Guillain-Barré syndrome is a rare condition that causes the immune system to attack the nerves outside of the brain and spinal cord. It is characterized by numbness, tingling, weakness, or paralysis in the legs, arms, breathing muscles, and face. It can affect all ages.
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The exact cause of Guillain-Barré syndrome is unknown. However, in about 70% of patients, a recent infection or surgery is a trigger to an autoimmune response. This autoimmune response attacks the peripheral nerves, leading to weakness and a loss of sensation.
A risk factor is something that increases your chance of getting a disease or condition. Risk factors for Guillain-Barré syndrome may include:
- Age: 15-35 and 60-75 years old
- Men (somewhat more likely than women)
- Recent gastrointestinal or respiratory infection by viruses or bacteria
Recent vaccination (especially
The swine flu vaccine given from 1976-1977 was linked to excess cases of Guillain-Barré syndrome. (Since then,
influenza virus vaccines
have been associated with only a marginally increased risk of Guillain-Barré syndrome.)
- Recent surgery
The first symptoms of Guillain-Barré syndrome include:
- Pain (Lower back pain is the most common complaint.)
- Progressive muscle weakness on both sides of the legs, arms, and face
- Prickly, tingling sensations, usually in the feet or hands
- Loss of normal reflexes
Symptoms may develop over a period of hours, days, or weeks. They will vary in severity from minimal to total paralysis including respiratory weakness. The symptoms grow progressively worse. Most people experience the greatest weakness during the second or third week.
Related complications include:
- Facial weakness
- Blood pressure instability
- Heart rate changes
- Sweating abnormalities
- Cardiac arrhythmias
- Urinary/gastrointestinal dysfunction
- Breathing difficulty
Most patients recover fully, but as many as 25% will have some residual symptoms. 5%-10% have permanent, disabling deficits. For 5% the condition is fatal.
Your doctor will ask about your symptoms and medical history, and perform a physical exam. Diagnosis is dependant on the physical exam and history, cerebrospinal fluid findings, and
nerve conduction studies.
You may have a lumbar puncture, also called a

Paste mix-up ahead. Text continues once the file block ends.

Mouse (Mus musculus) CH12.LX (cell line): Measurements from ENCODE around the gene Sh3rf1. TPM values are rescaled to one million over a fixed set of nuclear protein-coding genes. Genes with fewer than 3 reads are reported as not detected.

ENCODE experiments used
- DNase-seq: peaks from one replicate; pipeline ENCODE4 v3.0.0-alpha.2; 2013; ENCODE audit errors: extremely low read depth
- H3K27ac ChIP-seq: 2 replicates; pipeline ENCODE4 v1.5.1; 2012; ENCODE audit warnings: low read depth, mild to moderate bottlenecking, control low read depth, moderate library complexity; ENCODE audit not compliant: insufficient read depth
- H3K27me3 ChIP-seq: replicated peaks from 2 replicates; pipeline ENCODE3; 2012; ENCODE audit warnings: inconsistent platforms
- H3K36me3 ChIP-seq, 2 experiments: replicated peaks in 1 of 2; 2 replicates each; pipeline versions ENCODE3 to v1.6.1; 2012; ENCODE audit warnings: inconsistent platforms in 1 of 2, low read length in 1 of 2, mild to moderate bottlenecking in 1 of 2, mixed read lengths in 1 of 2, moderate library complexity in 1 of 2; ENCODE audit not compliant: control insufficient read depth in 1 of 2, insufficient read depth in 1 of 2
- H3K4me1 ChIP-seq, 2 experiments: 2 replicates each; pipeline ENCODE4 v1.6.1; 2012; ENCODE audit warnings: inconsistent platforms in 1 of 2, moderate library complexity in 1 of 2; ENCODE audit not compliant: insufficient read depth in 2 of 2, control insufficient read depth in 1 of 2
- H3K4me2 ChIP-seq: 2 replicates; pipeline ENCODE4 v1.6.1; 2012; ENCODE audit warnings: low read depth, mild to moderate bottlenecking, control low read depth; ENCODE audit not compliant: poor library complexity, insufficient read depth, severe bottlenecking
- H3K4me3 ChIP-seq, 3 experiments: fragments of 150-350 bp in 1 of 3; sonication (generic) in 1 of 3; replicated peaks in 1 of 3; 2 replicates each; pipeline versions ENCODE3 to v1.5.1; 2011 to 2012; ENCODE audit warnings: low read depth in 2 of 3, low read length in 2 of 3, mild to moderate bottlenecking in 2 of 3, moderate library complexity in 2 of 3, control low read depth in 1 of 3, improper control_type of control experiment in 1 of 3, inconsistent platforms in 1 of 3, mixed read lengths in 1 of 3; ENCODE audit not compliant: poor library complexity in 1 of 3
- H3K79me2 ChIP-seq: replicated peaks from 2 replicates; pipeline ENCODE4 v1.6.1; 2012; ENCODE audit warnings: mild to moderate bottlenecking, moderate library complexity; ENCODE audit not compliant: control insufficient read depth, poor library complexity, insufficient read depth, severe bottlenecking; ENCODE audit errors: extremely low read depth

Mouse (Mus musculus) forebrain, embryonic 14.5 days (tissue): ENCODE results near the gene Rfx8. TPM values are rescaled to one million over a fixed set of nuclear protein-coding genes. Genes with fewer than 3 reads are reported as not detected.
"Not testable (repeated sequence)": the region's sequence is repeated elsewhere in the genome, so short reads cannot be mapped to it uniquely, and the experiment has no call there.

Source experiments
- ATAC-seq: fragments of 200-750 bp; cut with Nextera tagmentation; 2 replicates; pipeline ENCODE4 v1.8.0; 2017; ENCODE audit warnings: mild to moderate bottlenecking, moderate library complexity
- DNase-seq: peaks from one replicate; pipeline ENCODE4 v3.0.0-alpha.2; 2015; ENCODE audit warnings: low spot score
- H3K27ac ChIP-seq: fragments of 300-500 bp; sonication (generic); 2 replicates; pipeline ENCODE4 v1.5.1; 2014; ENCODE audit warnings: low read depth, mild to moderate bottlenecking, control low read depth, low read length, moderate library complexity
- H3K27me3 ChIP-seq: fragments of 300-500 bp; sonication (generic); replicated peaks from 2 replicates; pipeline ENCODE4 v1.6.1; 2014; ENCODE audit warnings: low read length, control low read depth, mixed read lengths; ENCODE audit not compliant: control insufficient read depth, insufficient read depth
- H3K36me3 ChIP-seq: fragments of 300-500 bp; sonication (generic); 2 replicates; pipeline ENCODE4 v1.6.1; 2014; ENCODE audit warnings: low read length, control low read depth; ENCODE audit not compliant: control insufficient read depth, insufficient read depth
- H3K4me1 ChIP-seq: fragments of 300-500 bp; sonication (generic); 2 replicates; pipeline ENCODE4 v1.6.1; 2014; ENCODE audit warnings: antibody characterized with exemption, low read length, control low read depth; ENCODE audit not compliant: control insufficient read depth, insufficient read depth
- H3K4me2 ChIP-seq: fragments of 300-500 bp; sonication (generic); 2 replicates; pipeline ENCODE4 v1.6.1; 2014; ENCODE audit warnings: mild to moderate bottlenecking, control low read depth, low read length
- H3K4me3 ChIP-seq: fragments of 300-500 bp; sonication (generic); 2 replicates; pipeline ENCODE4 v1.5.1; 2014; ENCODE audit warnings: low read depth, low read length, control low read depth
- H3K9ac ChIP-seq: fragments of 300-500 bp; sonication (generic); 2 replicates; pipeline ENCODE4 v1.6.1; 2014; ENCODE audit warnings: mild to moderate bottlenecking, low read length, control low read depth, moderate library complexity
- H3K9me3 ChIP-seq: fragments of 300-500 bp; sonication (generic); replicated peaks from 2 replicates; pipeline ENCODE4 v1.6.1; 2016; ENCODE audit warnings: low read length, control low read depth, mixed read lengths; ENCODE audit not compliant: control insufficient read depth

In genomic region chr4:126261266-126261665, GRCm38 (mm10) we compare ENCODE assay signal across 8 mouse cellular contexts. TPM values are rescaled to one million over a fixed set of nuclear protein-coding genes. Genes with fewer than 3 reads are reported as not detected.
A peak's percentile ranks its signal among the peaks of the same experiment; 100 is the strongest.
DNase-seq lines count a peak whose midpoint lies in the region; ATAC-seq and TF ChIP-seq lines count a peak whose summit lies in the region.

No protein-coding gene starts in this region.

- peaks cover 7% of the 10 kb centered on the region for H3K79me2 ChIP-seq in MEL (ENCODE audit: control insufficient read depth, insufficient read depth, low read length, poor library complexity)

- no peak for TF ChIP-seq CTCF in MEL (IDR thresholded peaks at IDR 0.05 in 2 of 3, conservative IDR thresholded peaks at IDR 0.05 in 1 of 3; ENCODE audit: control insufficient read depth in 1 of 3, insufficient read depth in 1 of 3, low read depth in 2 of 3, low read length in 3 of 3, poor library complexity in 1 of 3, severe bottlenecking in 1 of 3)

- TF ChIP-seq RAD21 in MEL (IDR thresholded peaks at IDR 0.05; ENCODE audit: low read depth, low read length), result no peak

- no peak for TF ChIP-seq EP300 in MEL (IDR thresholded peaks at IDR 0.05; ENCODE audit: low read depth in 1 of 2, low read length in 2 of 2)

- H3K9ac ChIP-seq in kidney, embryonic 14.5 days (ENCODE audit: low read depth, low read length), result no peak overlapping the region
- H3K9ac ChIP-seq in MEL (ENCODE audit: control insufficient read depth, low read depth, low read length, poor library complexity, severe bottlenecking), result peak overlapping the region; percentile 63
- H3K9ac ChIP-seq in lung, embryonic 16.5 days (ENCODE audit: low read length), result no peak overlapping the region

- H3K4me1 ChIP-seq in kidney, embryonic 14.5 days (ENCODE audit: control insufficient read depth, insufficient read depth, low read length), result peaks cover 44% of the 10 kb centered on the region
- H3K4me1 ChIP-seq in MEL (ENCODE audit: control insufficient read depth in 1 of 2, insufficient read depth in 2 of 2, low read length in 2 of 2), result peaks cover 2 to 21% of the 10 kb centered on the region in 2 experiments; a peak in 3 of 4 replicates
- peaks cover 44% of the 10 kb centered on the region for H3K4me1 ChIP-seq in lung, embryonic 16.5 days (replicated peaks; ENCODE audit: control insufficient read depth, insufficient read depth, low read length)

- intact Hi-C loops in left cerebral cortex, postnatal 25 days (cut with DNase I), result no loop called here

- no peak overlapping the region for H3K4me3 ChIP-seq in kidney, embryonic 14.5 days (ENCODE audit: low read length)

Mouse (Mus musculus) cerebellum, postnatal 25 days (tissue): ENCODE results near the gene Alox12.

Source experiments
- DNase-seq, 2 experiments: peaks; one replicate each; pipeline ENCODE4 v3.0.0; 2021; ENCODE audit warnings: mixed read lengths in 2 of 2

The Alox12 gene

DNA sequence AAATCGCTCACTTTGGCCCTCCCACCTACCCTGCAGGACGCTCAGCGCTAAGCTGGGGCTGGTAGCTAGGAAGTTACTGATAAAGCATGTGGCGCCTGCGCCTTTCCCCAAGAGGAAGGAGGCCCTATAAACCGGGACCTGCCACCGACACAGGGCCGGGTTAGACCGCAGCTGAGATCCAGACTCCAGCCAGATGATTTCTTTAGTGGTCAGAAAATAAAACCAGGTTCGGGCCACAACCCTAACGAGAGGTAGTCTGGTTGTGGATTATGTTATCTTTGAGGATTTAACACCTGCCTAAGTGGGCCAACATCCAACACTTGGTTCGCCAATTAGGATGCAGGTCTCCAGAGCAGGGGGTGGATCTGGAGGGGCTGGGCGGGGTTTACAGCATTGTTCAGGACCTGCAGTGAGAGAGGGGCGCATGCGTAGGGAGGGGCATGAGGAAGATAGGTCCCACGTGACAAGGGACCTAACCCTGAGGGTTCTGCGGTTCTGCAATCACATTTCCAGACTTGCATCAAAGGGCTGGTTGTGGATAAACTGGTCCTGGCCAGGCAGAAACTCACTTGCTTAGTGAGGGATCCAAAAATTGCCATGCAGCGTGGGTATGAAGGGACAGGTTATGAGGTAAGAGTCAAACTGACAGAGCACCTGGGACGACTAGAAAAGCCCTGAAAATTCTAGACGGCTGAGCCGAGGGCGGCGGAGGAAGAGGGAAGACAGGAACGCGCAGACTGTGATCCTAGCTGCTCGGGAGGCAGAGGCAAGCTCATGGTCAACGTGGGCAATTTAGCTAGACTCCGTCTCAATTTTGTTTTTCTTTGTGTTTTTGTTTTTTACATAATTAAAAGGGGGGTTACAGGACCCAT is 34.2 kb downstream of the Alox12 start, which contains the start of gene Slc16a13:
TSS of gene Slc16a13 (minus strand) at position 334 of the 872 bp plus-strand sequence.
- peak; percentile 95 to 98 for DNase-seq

spinal tap. For this test, a needle is inserted into your lower back to remove a sample of cerebrospinal fluid for testing. If high levels of protein are detected, and there is no infection, this is an indication that you may have Guillain-Barré syndrome. Electrodiagnostic studies are usually done, which test the electrical conduction in the peripheral nerves and help differentiate Guillain-Barré from other disorders with similar symptoms.
Treatment aims to reduce the body’s autoimmune response and decrease complications that result from immobility. Hospitalization is important because symptoms may rapidly become more severe, including respiratory failure, cardiac
arrhythmias, and blood pressure instability. Most patients need to be in the hospital for a while. Common treatments include:
plasmapheresis, blood is removed from your body and passed through a machine that separates blood cells. The separated cells are then returned to your body with new plasma. This procedure may help shorten the course and severity of Guillain-Barré syndrome.
Intravenous infusion with
(IVIg) may help reduce the severity of a Guillain-Barré attack. Immunoglobulins are proteins that are naturally produced by the body’s immune system.
In 30% of cases, muscles necessary for breathing become paralyzed. This is treated with immediate emergency support from a mechanical ventilator.
Your doctor may prescribe medication to reduce the pain. These may include nonsteroidal anti-inflammatory drugs, gabapentin, carbamezepine, or narcotic analgesics.
If you are diagnosed with Guillain-Barré syndrome, follow your doctor's
There are no guidelines for the prevention of Guillain-Barré syndrome.
Amyotrophic lateral sclerosis. EBSCO DynaMed website. Available at: Available at:
http://www.ebscohost.com/dynamed. Updated January 31, 2008. Accessed February 23, 2008.
Vucic S, Kiernan MC, Cornblath DR. Guilainn-Barre: an update.
J Clinical Neuroscience. 2009;16(6):733-741.
Last reviewed March 2014 by Rimas Lukas, MD
Please be aware that this information is provided to supplement the care provided by your physician. It is neither intended nor implied to be a substitute for professional medical advice. CALL YOUR HEALTHCARE PROVIDER IMMEDIATELY IF YOU THINK YOU MAY HAVE A MEDICAL EMERGENCY. Always seek the advice of your physician or other qualified health provider prior to starting any new treatment or with any questions you may have regarding a medical condition.
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